There were 1638 and 898 patients admitted to the ICU in the specified pre- and post-CPOE periods, respectively (age = 52 ± 22 vs. 52 ± 21 years, p = 0.74; APACHE II = 24 ± 9 vs. 24 ± 10, p = 0.83). During these periods, there were no differences in ICU (adjusted odds ratio (aOR) 0.98, 95% confidence interval [CI] 0.7-1.3) and in hospital mortality (aOR 1.00, 95% CI 0.8-1.3). CPOE implementation was associated with similar duration of mechanical ventilation and of stay in the ICU and hospital. There was no increased mortality or stay in the high risk subgroups after CPOE implementation.
The implementation of CPOE in an adult medical surgical ICU resulted in no improvement in patient outcomes in the immediate phase and up to 12 months after implementation.
PMCID: PMC3248372  PMID: 22098683
Intensive care unit; critical illness; CPOE; safety management; mortality; morbidity
21.  The epidemiology of intensive care unit-acquired hyponatraemia and hypernatraemia in medical-surgical intensive care units 
Critical Care  2008;12(6):R162.
Although sodium disturbances are common in hospitalised patients, few studies have specifically investigated the epidemiology of sodium disturbances in the intensive care unit (ICU). The objectives of this study were to describe the incidence of ICU-acquired hyponatraemia and hypernatraemia and assess their effects on outcome in the ICU.
We identified 8142 consecutive adults (18 years of age or older) admitted to three medical-surgical ICUs between 1 January 2000 and 31 December 2006 who were documented to have normal serum sodium levels (133 to 145 mmol/L) during the first day of ICU admission. ICU acquired hyponatraemia and hypernatraemia were respectively defined as a change in serum sodium concentration to below 133 mmol/L or above 145 mmol/L following day one in the ICU.
A first episode of ICU-acquired hyponatraemia developed in 917 (11%) patients and hypernatraemia in 2157 (26%) patients with an incidence density of 3.1 and 7.4 per 100 days of ICU admission, respectively, during 29,142 ICU admission days. The incidence of both ICU-acquired hyponatraemia (age, admission diagnosis, Acute Physiology and Chronic Health Evaluation (APACHE) II score, length of ICU stay, level of consciousness, serum glucose level, body temperature, serum potassium level) and ICU-acquired hypernatraemia (baseline creatinine, APACHE II score, mechanical ventilation, length of ICU stay, body temperature, serum potassium level, level of care) varied according to patients' characteristics. Compared with patients with normal serum sodium levels, hospital mortality was increased in patients with ICU-acquired hyponatraemia (16% versus 28%, p < 0.001) and ICU-acquired hypernatraemia (16% versus 34%, p < 0.001).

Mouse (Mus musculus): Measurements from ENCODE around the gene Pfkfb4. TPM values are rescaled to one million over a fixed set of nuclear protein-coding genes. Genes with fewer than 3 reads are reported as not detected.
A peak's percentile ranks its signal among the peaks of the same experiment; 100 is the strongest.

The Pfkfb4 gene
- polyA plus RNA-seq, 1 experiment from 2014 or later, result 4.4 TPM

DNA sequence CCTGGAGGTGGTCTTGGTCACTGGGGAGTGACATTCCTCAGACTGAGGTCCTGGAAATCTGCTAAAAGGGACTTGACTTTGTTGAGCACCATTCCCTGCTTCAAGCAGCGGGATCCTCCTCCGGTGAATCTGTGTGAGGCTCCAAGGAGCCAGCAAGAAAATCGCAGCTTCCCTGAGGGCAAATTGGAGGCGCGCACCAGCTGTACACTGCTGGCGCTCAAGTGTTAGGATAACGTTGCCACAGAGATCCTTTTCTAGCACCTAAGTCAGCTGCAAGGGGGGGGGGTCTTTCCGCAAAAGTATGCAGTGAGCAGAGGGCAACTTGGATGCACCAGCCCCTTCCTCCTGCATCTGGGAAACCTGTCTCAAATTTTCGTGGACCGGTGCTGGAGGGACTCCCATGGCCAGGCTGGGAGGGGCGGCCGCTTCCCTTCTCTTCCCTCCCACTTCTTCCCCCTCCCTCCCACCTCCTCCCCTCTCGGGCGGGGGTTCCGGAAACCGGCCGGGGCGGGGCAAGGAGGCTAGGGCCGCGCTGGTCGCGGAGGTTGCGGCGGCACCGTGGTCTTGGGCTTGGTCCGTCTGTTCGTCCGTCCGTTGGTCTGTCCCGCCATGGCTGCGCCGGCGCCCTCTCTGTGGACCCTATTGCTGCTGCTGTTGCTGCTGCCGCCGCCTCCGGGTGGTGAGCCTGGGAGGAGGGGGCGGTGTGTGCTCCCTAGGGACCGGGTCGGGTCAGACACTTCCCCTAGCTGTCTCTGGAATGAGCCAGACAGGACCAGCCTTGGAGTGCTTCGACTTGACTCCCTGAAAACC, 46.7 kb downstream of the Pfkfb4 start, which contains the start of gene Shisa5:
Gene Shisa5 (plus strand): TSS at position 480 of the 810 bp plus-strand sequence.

ICU-acquired hyponatraemia and hypernatraemia are common in critically ill patients and are associated with increased risk of hospital mortality.
PMCID: PMC2646327  PMID: 19094227
22.  Admission factors associated with hospital mortality in patients with haematological malignancy admitted to UK adult, general critical care units: a secondary analysis of the ICNARC Case Mix Programme Database 
Critical Care  2009;13(4):R137.
Patients with haematological malignancy admitted to intensive care have a high mortality. Adverse prognostic factors include the number of organ failures, invasive mechanical ventilation and previous bone marrow transplantation. Severity-of-illness scores may underestimate the mortality of critically ill patients with haematological malignancy. This study investigates the relationship between admission characteristics and outcome in patients with haematological malignancies admitted to intensive care units (ICUs) in England, Wales and Northern Ireland, and assesses the performance of three severity-of-illness scores in this population.